Re: Re: ‘Dutch Billys’

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@gunter wrote:

Dormers and gables seem to have been mutually exclusive design elements at this time and in Dublin I think dormers are more usually associated with institutional buildings [RHK, Old Custom House, Library Square, Trinity etc.] than domestic streetscape buildings

Yes, I know dormers were mainly on the public buildings, but they are there in the smaller buildings too. And there’s the Fownes Street terrace, which while maybe not the original treatment illustrates the idea of dormers in an early terrace.

It’s important to air other factors and possibilities anyway, so that your visions and theories are not just let run riot across the thread ]The reason that I suspect no. 44 was originally also a twin-Billy is again the particular window arrangement that you’ve been drawing attention to.[/QUOTE]I’m not talking about different numbers of bays on floors – none of the examples I gave have that. I’m talking about random asymmetry, which may indicate that an amount of the gabled architecture here was rather half-baked and second hand. So don’t be using me to take the conversation off in your own direction again.

@gunter wrote:

The pattern of three large windows on the first floor and four narrower windows on the second floor, is the same as we saw at 34 Molesworth St. and 32 Usher’s quay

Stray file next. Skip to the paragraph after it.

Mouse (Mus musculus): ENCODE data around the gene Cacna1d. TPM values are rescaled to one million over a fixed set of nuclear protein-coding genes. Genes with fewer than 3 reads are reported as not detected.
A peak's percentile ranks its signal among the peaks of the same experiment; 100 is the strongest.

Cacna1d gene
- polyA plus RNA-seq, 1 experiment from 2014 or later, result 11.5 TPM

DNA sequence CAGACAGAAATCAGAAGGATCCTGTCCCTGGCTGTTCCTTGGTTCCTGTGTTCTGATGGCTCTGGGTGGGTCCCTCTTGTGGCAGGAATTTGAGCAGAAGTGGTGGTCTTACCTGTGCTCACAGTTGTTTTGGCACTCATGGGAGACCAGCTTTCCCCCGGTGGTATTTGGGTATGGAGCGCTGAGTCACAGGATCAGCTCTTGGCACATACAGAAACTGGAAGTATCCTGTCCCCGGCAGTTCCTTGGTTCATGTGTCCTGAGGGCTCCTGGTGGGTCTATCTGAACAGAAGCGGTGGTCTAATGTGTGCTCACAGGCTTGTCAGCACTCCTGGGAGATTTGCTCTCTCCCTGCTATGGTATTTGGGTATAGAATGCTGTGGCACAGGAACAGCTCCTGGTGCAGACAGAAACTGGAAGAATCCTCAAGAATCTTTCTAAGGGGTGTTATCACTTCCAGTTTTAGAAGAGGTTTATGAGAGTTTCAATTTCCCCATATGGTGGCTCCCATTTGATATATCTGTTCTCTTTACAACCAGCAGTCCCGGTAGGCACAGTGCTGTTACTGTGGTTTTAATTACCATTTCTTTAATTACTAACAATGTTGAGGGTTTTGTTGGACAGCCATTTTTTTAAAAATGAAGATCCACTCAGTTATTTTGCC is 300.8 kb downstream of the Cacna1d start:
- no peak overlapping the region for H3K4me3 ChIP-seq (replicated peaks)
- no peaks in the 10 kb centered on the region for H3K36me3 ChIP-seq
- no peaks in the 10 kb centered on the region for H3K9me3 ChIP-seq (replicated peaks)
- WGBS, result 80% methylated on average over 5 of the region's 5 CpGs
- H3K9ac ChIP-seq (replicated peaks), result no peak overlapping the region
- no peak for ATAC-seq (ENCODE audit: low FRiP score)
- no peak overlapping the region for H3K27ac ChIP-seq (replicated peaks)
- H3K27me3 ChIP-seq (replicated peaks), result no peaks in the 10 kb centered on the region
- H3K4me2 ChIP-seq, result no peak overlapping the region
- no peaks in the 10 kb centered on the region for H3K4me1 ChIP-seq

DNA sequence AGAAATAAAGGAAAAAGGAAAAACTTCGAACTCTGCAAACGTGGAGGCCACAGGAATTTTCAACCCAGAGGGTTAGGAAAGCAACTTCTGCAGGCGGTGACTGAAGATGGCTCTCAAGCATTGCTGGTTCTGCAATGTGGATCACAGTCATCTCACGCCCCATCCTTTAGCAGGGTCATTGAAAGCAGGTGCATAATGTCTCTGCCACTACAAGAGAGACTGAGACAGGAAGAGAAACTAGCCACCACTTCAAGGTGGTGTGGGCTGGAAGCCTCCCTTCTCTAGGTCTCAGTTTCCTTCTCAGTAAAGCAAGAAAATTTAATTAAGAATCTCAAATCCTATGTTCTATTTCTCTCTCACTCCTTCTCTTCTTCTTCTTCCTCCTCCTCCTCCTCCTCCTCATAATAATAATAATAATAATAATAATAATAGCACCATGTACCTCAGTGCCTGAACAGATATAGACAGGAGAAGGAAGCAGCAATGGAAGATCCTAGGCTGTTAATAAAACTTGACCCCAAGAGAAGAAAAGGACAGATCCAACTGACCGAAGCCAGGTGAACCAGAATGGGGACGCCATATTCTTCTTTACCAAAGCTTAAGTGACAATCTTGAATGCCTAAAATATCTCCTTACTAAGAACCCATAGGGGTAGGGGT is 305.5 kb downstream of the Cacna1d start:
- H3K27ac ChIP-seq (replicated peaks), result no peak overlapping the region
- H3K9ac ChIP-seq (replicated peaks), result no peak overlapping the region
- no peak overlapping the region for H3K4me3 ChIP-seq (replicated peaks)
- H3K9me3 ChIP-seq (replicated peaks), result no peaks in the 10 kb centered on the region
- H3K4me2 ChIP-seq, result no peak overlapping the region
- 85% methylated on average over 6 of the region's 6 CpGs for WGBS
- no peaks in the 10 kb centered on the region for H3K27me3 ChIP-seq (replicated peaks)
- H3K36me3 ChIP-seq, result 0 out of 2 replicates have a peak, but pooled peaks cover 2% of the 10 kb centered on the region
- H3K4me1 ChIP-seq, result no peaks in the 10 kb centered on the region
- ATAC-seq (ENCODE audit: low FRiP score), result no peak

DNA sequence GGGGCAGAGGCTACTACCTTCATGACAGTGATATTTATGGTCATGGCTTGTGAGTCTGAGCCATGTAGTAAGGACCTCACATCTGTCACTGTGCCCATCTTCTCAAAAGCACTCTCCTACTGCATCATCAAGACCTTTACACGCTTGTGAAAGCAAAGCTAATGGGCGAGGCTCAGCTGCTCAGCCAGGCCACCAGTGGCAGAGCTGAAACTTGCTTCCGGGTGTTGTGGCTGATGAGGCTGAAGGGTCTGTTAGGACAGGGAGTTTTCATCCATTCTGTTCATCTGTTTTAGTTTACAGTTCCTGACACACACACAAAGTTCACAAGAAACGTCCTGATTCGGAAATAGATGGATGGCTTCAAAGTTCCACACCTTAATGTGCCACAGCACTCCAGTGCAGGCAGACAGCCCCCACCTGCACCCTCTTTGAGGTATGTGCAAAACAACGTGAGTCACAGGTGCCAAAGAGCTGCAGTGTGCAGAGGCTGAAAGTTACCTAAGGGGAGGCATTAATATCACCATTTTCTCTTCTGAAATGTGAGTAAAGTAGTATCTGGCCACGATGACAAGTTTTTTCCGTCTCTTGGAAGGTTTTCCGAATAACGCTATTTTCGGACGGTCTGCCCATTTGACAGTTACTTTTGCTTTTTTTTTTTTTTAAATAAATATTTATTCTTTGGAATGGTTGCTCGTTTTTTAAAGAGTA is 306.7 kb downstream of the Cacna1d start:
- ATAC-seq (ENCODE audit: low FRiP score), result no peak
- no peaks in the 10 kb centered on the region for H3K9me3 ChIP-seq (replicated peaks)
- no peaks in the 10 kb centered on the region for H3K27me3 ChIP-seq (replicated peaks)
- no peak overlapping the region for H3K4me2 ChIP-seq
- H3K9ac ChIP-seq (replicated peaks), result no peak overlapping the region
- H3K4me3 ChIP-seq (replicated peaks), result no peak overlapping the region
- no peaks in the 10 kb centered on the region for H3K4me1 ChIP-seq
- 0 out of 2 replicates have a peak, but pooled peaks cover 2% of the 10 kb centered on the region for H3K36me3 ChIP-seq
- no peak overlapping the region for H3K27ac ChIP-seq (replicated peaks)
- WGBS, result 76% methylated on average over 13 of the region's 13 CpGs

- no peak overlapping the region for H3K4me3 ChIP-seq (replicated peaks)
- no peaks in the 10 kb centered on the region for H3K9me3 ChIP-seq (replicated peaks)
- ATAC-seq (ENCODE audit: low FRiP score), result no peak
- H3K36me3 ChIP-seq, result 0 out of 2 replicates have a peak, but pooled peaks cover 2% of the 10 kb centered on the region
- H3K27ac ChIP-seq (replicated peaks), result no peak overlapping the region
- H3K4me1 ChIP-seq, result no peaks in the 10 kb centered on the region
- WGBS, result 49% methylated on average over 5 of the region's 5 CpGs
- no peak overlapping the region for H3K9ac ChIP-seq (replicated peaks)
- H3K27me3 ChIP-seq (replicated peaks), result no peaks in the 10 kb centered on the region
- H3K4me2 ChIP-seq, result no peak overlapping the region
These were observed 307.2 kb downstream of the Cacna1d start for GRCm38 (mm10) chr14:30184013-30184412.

The records of those buildings and 44 Stephen’s Green showing 3 bays up to first floor level and 4 bays above that are most probably late 18th century alterations to the lower half of the building to keep up with the times and get better proportions for the first-floor front room in particular – in the same way as 3-bay gabled buildings are frequently seen with a 2-bay first floor. No building, Georgian or pre-Georgian, would be conceived with such an unsatisfactory, clumsy principal elevation. You can walk for miles past gabled buildings in cities on the continent and not see this. Your disparaging imputations of ‘rigid and restrictive’ grid elevations to Georgian doctrine are thus unfounded.

A matching pair of gables can be very elegant. I can see why you’re attracted to the idea – Dutch example here – but when you go below a certain scale of house it’s just not a runner. It generally wouldn’t have been done on anything less than four bays (not including 3 bay houses that were earlier 4 bays). 41 Stephen’s Green is very borderline, scale wise. I’m not convinced it was twin gabled, despite your usual hard sell.

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